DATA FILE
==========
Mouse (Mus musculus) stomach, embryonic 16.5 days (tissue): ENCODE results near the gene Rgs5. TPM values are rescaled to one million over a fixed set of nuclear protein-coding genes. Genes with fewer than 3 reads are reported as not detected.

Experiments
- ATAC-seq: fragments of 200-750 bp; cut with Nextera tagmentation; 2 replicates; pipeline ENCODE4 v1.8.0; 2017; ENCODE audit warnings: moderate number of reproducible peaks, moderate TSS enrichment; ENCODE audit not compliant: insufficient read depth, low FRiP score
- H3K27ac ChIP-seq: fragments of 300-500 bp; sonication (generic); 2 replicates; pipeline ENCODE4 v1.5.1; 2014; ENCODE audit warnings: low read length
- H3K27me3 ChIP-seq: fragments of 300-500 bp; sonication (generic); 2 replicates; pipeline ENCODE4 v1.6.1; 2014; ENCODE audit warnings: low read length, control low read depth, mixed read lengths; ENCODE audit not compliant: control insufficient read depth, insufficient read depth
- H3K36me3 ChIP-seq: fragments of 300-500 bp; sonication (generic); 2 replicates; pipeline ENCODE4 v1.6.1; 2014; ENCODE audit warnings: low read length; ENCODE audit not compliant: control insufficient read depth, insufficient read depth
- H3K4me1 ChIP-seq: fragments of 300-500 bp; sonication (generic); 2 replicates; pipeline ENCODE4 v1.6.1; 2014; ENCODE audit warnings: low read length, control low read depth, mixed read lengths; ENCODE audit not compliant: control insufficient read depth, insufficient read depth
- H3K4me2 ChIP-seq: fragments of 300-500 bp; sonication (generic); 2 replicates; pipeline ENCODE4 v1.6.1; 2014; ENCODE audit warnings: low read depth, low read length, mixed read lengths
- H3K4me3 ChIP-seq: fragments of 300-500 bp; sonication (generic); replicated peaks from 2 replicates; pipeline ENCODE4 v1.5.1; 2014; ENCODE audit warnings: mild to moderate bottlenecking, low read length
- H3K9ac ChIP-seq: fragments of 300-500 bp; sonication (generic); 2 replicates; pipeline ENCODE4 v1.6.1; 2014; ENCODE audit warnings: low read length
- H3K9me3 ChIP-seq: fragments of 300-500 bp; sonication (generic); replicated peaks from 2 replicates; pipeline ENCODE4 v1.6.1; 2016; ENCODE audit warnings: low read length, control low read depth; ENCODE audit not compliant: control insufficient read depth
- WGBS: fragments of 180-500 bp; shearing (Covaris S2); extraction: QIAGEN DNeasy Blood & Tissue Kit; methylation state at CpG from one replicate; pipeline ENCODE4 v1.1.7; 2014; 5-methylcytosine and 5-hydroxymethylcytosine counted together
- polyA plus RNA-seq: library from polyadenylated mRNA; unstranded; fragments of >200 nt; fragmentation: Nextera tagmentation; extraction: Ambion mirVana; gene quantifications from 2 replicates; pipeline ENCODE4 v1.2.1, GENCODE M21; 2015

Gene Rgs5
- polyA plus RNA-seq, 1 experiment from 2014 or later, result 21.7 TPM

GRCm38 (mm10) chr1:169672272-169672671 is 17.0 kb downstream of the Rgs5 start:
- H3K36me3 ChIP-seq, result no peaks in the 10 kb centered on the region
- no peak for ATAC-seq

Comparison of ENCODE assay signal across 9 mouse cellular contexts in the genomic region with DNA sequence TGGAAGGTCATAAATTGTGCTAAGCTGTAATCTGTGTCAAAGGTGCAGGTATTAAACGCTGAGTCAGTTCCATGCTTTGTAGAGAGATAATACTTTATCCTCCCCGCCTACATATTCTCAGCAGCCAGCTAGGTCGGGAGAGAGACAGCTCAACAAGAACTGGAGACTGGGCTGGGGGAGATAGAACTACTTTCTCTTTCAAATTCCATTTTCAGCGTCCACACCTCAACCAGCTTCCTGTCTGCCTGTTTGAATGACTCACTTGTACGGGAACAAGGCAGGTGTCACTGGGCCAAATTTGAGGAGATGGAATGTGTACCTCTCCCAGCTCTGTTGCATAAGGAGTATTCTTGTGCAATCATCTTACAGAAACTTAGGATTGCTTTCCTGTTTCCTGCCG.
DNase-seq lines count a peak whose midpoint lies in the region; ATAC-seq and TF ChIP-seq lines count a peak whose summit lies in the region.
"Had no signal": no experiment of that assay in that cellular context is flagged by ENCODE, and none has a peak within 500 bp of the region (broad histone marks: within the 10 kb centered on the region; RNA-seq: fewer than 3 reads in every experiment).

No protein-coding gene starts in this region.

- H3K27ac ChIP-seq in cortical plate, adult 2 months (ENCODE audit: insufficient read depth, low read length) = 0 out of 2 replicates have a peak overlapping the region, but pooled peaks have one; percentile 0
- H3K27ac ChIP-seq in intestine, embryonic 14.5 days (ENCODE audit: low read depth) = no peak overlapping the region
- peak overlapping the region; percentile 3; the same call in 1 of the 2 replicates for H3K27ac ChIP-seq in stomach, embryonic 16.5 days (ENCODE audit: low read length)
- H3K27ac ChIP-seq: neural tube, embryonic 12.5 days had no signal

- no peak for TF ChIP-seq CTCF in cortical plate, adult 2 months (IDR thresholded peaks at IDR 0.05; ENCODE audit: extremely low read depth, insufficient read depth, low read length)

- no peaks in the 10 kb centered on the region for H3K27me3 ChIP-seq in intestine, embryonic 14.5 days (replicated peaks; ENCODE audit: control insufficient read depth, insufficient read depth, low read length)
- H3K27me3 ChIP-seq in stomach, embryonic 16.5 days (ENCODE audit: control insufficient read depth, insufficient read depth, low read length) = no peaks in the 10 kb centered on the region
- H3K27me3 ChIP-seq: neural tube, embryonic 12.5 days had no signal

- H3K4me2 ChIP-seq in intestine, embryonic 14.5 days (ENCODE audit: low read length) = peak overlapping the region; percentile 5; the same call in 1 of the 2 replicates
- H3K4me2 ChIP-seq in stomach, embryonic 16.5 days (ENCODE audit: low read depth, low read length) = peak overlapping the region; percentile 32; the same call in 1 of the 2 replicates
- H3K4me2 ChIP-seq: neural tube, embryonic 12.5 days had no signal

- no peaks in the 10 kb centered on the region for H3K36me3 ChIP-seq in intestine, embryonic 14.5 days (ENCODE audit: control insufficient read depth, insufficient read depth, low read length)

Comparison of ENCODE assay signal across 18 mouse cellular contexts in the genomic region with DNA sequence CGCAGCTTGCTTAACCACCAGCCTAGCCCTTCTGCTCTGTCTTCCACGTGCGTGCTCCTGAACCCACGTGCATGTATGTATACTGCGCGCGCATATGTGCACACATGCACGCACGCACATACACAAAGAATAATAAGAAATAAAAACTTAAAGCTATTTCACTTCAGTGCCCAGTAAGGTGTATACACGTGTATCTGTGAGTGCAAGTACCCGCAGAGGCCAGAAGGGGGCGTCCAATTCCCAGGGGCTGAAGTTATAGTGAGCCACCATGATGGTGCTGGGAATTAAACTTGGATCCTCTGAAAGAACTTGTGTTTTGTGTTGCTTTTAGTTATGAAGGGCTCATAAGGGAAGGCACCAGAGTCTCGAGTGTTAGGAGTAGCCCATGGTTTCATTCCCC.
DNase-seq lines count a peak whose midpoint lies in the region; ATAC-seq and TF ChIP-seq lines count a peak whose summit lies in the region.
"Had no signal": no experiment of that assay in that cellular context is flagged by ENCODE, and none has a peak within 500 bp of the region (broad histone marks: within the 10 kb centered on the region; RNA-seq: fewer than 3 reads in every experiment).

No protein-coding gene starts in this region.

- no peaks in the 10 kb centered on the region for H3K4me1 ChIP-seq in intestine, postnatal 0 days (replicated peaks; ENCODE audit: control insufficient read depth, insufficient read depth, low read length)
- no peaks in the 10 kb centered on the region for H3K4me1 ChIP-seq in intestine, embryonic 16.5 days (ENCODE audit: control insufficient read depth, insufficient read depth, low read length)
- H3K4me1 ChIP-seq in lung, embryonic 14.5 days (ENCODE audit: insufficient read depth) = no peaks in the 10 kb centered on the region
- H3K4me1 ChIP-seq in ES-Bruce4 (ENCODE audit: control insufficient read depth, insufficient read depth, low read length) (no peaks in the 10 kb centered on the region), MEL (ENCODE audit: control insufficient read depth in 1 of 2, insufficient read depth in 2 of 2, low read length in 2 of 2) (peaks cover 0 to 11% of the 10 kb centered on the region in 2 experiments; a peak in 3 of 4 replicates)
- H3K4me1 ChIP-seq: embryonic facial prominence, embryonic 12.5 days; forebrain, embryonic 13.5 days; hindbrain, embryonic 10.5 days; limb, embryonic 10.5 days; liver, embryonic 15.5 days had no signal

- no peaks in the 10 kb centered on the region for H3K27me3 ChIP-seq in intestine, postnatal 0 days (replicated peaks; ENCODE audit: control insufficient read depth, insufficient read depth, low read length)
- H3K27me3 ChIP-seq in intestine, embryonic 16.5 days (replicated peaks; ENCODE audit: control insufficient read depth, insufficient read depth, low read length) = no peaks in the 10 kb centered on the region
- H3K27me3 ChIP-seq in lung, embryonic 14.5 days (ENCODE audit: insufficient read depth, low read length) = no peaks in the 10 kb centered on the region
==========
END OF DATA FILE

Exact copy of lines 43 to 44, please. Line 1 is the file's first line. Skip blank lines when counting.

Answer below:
- H3K4me1 ChIP-seq: embryonic facial prominence, embryonic 12.5 days; forebrain, embryonic 13.5 days; hindbrain, embryonic 10.5 days; limb, embryonic 10.5 days; liver, embryonic 15.5 days had no signal

- no peaks in the 10 kb centered on the region for H3K27me3 ChIP-seq in intestine, postnatal 0 days (replicated peaks; ENCODE audit: control insufficient read depth, insufficient read depth, low read length)